Environment Bill

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31 January, 2022

Matthew Jones

On 9 November 2021, the Environmental Bill 2021-22 received Royal Assent, which became the Environment Act 2021. The bill passed three years after its first proposal to deliver and administer environmental considerations in the wake of Brexit. The aim of the bill is to create a stricter legal framework, which will help the UK reach their goal of net-zero carbon emissions by 2050.

Part 7 of the act introduces the concept of conservation covenants. While the principle of covenants with a "green" purpose behind them are not a new concept, this new regime has key elements that stand it apart from earlier land law principles.

What is a Conservation Covenant?

In general terms, a covenant is a binding agreement to regulate the actions of a party, that are either positive (to undertake certain protective measures) or restrictive (not to do something that would cause harm) or both. A conservation covenant goes further as it specifically has to protect the natural benefit of the land for the public good. It is designed to conserve and enhance the natural value of land by introducing a measure to protect wildlife. These agreements are not designed to be overseen by a public body, and are private agreements between a landowner and a "responsible body" which are bodies such as a local authority or charity. They will "run with the land" (regardless of whether positive or negative) which means they bind all future owners, and they are lodged on the public land charges register maintained by the local authority to be seen by all who search it.

An example of such measures may include an agreement to plant trees by a landowner, in a deal with another company to perhaps offset their certain carbon credits. The trees may not immediately assist in an environmental benefit by reducing carbon, but will do in the long term and the conservation covenant would set out a framework of managing what can (and should) and can't be done with the trees over the coming 30+ years regardless of who owns the land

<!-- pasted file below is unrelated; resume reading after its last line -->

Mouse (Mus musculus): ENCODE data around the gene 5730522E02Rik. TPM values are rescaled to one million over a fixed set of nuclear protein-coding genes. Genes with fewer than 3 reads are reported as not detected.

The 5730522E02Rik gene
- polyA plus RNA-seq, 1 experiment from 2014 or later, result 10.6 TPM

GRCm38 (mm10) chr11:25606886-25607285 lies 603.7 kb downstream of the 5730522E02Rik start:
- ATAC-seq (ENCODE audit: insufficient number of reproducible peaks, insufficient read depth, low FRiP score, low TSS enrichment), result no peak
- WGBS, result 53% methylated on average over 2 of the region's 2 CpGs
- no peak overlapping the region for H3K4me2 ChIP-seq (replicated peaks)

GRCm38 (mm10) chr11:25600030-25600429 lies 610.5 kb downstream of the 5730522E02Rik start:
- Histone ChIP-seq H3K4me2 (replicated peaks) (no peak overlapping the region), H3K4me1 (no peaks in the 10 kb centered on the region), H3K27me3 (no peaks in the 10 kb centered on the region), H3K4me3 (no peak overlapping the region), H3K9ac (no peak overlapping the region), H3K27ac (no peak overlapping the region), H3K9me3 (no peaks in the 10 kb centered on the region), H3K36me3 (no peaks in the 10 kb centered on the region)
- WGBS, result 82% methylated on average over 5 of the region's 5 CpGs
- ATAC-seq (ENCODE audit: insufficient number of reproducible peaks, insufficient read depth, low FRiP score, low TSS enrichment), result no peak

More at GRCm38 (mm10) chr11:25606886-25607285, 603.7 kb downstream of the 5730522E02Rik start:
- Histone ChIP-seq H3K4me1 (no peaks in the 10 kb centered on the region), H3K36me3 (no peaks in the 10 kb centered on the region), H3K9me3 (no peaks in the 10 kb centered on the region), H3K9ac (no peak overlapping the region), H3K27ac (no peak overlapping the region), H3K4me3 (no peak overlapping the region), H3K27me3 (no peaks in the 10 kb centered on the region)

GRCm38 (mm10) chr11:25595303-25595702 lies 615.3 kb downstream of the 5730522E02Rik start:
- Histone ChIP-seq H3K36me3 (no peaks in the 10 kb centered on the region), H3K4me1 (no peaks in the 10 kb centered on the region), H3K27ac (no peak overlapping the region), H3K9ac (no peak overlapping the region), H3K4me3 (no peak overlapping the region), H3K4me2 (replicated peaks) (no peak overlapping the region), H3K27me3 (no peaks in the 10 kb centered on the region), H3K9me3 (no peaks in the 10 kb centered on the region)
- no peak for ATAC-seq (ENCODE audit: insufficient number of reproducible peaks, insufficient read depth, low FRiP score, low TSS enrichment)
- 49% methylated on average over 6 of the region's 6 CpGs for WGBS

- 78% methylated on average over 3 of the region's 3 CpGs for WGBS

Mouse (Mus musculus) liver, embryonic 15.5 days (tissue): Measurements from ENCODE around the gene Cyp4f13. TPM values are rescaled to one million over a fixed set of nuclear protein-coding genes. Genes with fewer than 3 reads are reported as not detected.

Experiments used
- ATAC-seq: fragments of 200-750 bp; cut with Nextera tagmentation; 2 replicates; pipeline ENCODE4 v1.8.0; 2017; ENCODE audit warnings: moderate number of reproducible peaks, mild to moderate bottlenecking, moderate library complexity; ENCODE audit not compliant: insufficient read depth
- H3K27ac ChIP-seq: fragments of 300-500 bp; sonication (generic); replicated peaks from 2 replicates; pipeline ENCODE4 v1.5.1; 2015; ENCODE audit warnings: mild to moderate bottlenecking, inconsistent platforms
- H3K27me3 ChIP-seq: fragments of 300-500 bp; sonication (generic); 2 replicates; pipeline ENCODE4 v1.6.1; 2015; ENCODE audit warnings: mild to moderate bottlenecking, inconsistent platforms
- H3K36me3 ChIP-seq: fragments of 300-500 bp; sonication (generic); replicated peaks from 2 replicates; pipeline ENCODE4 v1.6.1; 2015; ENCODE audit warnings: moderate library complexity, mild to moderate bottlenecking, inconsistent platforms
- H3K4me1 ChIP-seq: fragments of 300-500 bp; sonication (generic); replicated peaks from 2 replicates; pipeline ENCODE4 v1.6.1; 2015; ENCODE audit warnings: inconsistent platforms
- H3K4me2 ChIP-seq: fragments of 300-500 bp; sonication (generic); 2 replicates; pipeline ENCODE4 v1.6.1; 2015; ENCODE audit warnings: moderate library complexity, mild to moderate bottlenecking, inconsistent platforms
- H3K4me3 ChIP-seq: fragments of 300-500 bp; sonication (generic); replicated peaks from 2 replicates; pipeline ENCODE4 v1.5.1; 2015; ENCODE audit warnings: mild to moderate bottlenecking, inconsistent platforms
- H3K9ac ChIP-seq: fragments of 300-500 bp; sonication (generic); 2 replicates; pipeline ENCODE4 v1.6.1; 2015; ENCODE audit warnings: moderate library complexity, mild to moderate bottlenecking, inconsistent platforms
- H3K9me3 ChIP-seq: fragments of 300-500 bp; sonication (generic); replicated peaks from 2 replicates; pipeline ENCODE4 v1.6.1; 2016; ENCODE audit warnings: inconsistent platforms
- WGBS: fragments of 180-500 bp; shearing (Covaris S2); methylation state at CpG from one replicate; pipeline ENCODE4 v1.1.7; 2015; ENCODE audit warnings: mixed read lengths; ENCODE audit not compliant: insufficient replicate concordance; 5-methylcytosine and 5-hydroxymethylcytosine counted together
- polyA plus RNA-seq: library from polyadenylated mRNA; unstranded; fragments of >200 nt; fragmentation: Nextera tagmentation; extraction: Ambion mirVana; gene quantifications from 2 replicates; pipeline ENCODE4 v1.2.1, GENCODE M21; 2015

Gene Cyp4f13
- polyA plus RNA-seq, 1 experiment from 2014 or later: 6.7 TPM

As the market for green development increases, conservation covenants may provide developers and local planning authorities the opportunity to enhance their existing processes and to improve biodiversity net gain across their region

While the take up has been slower in certain local authority districts than others, there is likely to be an increase in planning requirements to include conservation covenants and developers need to be alive to this. The use of conservation covenants will provide another avenue for potential onsite mitigation measures and the government have seen this as complimentary to other existing conservation activity.

As part of a developers investigations into land they are looking to acquire or develop, they will be keen to establish what if any agreements have been entered into, and what effect this may have on immediate profitability and long term liability. However working with conservation covenants may have a positive impact on joint ventures with landowners and other stakeholders, in particular charitably bodies, who have a requirement for positive social and environmental influences.

Some landowners may have concerns that imposing laborious conservations obligations could have a negative impact on the value of their land. In reality, there will be a cost to complying with conservation covenants in some way, and that cost has to be borne by someone.

There has been a compelling amount of support generally for conservation covenants, and a growing awareness of the way we all wish to treat the natural world appears to be at the heart of this. However the way they continue to shape the way developers, planners, and the market generally view these alongside commercial and practical considerations remains to be seen.

For more information contact Matthew Jones in our Construction & Infrastructure department via email or phone on 01254 222316. Alternatively send any question through to Forbes Solicitors via our online Contact Form.

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